What is Career Planning and when should it start? Career Planning in its most basic form is displaying an organizational chart and showing a new hire where they fit into the total picture. When the on-boarding program extends over a period of time (90 days to one year), Career Planning can be a well-thought out event that becomes part of your employer branding. Career Planning may include these key components:

On-boarding Program: New hire learns compliance rules and regulations, understands job clarification and expectations, learns organization culture norms, participates in socialization events to establish relationships and information networks, and develops knowledge and skills through training.

Performance Appraisal: Once the new hire’s performance is measured, he/she the supervisor discusses the development gaps with the new hire.

Individualized Development Plan (IDP): The supervisor and employee work together to determine a plan to close the performance gaps and develop the competencies expected to move up within the organization. This includes determining the support (coaching and mentoring) they will need. This is where “career planning” starts.

Career Development: The organization provides learning interventions to close the gaps and prepare the employee for the next career level. The employee may also attend learning interventions independent of the organization.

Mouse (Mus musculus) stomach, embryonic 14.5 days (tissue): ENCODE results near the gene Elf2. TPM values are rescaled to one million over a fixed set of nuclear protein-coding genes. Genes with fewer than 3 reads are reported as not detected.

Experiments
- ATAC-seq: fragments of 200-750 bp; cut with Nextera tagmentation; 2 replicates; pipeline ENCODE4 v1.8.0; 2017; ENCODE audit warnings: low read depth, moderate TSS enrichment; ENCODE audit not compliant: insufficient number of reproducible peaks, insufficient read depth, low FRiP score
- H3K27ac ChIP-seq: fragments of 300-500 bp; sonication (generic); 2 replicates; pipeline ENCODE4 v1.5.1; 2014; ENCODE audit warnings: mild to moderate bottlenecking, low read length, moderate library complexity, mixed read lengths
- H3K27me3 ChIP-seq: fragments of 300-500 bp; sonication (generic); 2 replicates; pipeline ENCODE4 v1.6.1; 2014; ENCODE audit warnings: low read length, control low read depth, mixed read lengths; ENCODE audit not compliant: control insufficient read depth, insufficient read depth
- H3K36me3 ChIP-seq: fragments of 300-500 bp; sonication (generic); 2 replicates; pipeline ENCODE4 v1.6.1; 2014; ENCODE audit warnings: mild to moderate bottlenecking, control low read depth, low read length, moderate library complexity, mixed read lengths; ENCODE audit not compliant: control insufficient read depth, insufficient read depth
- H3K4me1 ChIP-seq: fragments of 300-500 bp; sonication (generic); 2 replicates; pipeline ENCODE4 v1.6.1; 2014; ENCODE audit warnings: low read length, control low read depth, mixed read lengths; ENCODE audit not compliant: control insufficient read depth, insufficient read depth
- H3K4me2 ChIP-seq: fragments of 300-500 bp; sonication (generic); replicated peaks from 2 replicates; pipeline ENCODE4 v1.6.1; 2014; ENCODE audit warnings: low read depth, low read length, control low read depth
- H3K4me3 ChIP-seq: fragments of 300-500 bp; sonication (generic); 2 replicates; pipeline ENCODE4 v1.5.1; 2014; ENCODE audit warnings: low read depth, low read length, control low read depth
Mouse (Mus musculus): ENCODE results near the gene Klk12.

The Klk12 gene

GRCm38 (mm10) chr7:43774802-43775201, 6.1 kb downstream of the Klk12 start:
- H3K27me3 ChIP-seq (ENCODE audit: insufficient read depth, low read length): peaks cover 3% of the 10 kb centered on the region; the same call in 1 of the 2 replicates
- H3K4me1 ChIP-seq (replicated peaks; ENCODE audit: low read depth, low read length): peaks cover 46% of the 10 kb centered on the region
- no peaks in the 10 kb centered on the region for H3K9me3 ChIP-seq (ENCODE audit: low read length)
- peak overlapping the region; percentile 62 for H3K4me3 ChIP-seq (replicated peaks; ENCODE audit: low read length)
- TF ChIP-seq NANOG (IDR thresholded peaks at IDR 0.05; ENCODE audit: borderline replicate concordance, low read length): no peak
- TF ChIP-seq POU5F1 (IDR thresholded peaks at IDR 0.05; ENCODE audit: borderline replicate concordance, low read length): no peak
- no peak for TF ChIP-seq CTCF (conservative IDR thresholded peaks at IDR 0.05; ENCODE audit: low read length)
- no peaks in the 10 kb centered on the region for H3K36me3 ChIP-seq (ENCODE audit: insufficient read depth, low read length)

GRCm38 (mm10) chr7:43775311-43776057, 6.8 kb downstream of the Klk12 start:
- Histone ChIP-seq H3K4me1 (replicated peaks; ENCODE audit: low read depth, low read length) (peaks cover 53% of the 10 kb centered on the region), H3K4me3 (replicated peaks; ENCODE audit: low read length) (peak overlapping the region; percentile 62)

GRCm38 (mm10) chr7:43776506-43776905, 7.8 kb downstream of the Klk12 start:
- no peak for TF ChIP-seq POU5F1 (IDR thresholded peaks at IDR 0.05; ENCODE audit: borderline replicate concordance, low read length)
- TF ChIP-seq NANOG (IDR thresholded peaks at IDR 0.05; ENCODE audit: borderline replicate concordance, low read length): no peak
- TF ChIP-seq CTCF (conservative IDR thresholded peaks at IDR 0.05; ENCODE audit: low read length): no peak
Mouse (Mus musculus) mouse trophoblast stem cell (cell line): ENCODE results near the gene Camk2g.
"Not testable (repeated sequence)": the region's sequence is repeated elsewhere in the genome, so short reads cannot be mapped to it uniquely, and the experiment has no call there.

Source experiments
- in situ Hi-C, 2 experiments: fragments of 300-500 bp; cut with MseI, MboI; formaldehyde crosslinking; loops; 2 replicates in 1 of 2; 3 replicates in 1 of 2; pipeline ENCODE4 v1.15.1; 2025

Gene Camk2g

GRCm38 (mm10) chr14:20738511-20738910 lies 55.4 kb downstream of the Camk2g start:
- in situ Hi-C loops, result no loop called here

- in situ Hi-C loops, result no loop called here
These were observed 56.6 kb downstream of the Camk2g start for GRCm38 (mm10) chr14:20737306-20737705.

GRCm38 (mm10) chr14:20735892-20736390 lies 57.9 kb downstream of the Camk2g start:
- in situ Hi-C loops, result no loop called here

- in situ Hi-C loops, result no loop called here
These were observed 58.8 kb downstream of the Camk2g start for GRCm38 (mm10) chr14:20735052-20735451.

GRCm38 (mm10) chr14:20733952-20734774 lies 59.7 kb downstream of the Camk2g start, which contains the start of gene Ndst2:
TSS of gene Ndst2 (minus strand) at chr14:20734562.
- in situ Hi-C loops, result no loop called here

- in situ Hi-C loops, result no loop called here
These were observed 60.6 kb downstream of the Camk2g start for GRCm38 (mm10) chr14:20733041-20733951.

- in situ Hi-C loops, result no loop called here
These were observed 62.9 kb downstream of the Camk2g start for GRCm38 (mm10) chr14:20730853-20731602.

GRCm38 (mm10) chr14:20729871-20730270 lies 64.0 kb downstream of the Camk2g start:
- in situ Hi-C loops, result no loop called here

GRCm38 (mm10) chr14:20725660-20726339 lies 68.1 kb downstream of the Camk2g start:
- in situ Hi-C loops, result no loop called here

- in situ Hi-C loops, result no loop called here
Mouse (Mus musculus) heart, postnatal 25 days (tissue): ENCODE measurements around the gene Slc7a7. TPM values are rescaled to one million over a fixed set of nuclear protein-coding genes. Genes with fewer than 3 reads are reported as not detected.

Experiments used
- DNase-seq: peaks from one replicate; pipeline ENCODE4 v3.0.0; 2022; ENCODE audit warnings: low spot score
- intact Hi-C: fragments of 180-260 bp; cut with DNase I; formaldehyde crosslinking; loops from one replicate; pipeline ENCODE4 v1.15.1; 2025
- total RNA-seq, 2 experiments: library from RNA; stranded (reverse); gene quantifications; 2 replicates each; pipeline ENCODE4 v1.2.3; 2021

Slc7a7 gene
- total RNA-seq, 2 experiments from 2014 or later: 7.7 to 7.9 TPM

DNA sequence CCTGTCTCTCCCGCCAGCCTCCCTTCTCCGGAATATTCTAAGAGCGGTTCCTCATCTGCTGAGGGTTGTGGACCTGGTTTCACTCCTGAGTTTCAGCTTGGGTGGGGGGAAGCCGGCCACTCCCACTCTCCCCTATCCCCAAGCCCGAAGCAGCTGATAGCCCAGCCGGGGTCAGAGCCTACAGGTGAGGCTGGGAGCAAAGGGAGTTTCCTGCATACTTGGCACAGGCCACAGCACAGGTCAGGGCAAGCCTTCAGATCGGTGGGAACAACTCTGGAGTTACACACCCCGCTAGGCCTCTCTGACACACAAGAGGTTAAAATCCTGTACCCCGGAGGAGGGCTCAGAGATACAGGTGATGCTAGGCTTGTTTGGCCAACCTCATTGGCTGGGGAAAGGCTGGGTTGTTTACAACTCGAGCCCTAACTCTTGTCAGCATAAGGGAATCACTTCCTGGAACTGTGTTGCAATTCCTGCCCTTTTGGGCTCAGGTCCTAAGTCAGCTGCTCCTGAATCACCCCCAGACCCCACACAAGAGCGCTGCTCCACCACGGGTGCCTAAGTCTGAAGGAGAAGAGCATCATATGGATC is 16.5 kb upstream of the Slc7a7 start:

Career Management: This is the responsibility of the employee but can include the organization in some cases. The development plan should align the employee’s competencies with the job competencies required at each level for career advancement.

Helping your people shine.
Many companies believe that employees make their decision to stay or leave within the first 6 months of employment. Adding Career Planning as a component in your on-boarding program adds value, helps to engage the employee, ensures new hires that there is a long-term plan for them with the company, and may influence their decision to stay with the organization.

Integration of Career Planning in on-boarding is a good approach. However, for it to work effectively, an upfront and continual needs analysis is required, as well as, documented procedures of all functions and an effective training and development program.